I’ve spent the better part of every day for the past week stalking my friends in China.
I’ve watched Gotcha Day come and go. Watched orphanage visits come and go. And watched as my friends try to help their little ones go through this very traumatic time.
I go from happy for these little loves and the future they NOW HAVE in front of them.
The future that up until three days ago was dark, at best.
But, now their lives have taken a 180 degree turn and have future that now holds MUCH promise.
But, then I have cried. Ugly cries. Tears streaming, hardly able to catch my breath, type of cries.
When I see the pictures of these sweet little loves who are so hurting so deeply.
They are scared.
They are confused.
They are grieving the loss of their loved ones, their nannies.
I can HEAR in my head the cry of a little four year old adopted on the same day as Grace… it was the deepest gut level scream you can imagine. I will never forget that sound. As his nannies walked out of the building. Oh man. I remember it like it was yesterday.
You see, these children didn’t ask for this. They didn’t ask for a family. They don’t even know what a family is.
We think we know that this is better for them. It is. There are no doubts about that. A life in a an orphanage is NOT a life for any child.
But, adoption is routed in deep and profound loss. Several losses in fact.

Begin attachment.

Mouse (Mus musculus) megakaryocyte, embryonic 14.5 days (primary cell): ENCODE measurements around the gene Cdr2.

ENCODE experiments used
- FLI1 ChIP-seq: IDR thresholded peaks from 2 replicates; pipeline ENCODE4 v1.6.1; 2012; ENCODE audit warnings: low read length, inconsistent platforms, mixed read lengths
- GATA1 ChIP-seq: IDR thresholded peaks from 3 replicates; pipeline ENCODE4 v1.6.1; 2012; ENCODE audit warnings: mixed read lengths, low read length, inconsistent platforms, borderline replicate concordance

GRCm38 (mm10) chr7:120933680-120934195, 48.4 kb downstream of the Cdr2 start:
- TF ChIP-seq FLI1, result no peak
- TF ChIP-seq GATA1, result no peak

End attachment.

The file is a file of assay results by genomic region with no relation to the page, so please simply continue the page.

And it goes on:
Grief for everything that has been lost to them.
It is absolutely heart wrenching to watch. To experience.
It is these days that I hate adoption. I hate that this children have to suffer through this. NO CHILD should have to experience this pain.
So, when someone says Grace is “lucky”… I want to scream.
I mean, I know a compliment is being paid, they are merely commenting that she is lucky she now has a family. And maybe they are trying to say that we are “good family”.
But LUCKY? ACK!
Grace and others that have come through this journey before her and those that have come after her…. they have suffered more than any child should have to suffer. They have experienced loss like no child should. They have experienced profound pain.
So, next time you want to say the word “lucky” in terms of adoption . . . give it a quick thought. Maybe there is a better way to say what you mean to say.
and certainly, don’t ever. ever. ever. tell one of these children they are lucky. Because, they might not feel so lucky. and saying it to them might make them feel like they SHOULD feel lucky, and that is just unfair.
Deb has been married to her husband, Steve, for 10 years. They have been blessed with four children, ages 9, 6, 4, and 1. The littlest is from Henan Province, China and joined their family in February 2011. You can follow their ups, downs, giggles, tears, and chaos of their family, now a full family of 6, here.